Girly and pearly 


Madame Chanel may as well be the patron saint of pearls the way she heavily layered them on in the 1920s. Piled on thick or worn as one demure little white strand, the perennially in-style lustrous jewelry accessory adds texture to any ensemble from jeans to dresses. Varying greatly in luster, sizes and color (white, pink, black to purple), they are downright elegant. Though a symbol of modesty and purity, you don’t have to aspire to a Polly Purebred look to wear them — even the stereotypical single, white, cultured variety. So please hang up those macramé hemp and silver ball chain necklaces from 1991 and step into 2004.
Gabie appropriately dons her faux Bam-Bam pearl baubles at the Gathering of Goddesses, a benefit for Planned Parenthood, at the Radisson downtown Saturday, April 3.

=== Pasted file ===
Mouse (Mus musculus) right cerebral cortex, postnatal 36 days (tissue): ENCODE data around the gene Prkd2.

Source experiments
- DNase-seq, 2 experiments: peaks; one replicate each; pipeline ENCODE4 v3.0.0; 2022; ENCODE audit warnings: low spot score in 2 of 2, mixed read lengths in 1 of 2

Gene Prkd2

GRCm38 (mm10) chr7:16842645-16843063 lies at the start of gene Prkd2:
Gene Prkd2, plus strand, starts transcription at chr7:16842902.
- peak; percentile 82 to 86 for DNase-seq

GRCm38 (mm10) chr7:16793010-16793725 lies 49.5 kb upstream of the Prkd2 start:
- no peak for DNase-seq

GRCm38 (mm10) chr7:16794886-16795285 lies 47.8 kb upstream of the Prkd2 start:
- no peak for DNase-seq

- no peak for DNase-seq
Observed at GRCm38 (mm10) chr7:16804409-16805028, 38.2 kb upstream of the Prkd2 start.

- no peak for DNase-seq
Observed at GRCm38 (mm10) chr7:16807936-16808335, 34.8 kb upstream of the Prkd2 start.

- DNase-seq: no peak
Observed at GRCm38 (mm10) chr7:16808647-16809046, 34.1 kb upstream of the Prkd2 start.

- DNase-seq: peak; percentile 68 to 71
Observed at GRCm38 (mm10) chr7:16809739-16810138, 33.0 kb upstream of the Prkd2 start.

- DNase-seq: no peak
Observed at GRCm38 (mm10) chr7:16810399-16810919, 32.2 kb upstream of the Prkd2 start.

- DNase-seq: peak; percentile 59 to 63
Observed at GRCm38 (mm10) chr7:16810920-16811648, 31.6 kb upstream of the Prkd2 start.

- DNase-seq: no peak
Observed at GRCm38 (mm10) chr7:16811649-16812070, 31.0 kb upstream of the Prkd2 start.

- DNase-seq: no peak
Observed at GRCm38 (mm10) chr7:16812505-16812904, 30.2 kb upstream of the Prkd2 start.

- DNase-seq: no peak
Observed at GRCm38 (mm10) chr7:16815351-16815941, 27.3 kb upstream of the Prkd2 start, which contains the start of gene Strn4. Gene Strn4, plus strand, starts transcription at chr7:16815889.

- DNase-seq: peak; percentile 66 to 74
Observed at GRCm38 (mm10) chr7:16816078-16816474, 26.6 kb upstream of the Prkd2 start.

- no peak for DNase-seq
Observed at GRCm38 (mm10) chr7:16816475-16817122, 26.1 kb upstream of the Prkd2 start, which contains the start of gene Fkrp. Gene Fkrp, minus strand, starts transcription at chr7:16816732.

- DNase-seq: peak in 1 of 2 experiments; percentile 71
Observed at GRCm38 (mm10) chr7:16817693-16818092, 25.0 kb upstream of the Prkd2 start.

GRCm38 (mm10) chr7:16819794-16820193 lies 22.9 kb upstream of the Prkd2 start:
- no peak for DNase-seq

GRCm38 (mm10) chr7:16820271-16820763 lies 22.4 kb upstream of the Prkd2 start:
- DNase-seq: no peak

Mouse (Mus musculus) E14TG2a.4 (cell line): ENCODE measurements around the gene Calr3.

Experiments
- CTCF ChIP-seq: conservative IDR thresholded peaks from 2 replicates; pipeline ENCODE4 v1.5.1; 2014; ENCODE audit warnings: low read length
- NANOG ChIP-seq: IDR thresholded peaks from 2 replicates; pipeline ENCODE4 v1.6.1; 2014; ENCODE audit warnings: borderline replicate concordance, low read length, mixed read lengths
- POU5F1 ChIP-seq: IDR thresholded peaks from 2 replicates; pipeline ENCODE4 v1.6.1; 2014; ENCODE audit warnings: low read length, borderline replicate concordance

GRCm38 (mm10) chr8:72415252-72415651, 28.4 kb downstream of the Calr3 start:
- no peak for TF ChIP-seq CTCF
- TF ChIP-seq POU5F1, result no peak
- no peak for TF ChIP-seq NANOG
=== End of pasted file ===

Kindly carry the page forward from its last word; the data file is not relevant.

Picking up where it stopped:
Gabie Peek can vouch for the recent pearl popularity. “They are big on campus at DePauw,” the university student said at the Planned Parenthood fund-raiser Gathering of Goddesses last Saturday night at the Radisson downtown. “Pearls and ribbons as belts are big,” as is the whole preppy look she said. “I always wear my polo collar up and pointy shoes.” Gabie looked “fabie” in her bubble gum-sized Bam-Bam bauble pearls and pink ribbon sash belt. At an event where every woman was treated to goddess-style spa treatments, psychic readings and Greek food, Gabie, a Planned Parenthood volunteer, was dressed for the part. “It was wonderful. Everyone wants to come back next year!” she said of the first-time event. Red Ella (2902 W. 86th St.) carries a selection of faux pearls that range in price from $34 to $74 for the popular ribbon-tie 16-inch strands. Faux pearls can be found anywhere, with prices as low as $10 for a small strand at Target. Parkside Linen, across from North Central High School, carries one-of-a-kind, out-of-the-ordinary, hand-crafted, freshwater pearl necklaces in varying colors, sizes and lengths made by local silversmith Anita Gogulis-Danenman. The mutlicolored selection rivals what any local jewelry store could offer for the quality. Goth girls would describe them as looking like they came out of some medieval crypt while rock chicks may like them for the simple reason that Aerosmith’s Steven Tyler has donned her stuff. Here’s a little Pearl 101. Natural pearls are costly, rarely perfectly round and are Mother Nature-made in mollusks. Cultured pearls are farmed and have an implanted nucleus that they grow around. Less expensive than the natural, the quality can be greater. Keshi pearls are a long and flat pearl byproduct. A good fake can be hard to tell from cultured. And if you have the real thing you should be wearing them. Don’t hoard the good stuff for special occasions! Fake or real — who cares! Just wear them. As for Gabie’s ribbon belt, visit any fabric shop and get a couple of yards of your favorite wide width satin ribbon and bow your belt. Or, sew grosgrain ribbon onto D-rings and make your own prepster casual belt because they’ve been selling out at shops like the Gap in Greenwood and Red Ella up north. “They did really well,” Lindsey Eckert, salesgirl at Red Ella, said. But, Old Navy at River Crossing still has lime green or powder blue for $9.50. Ayres carries light blue and bright pink grosgrain ribbon belts for $18 and Cha Cha still has a selection priced at $29. Pearls and ribbon belts are two must-have accessories for spring that are a very affordable way to update your wardrobe.

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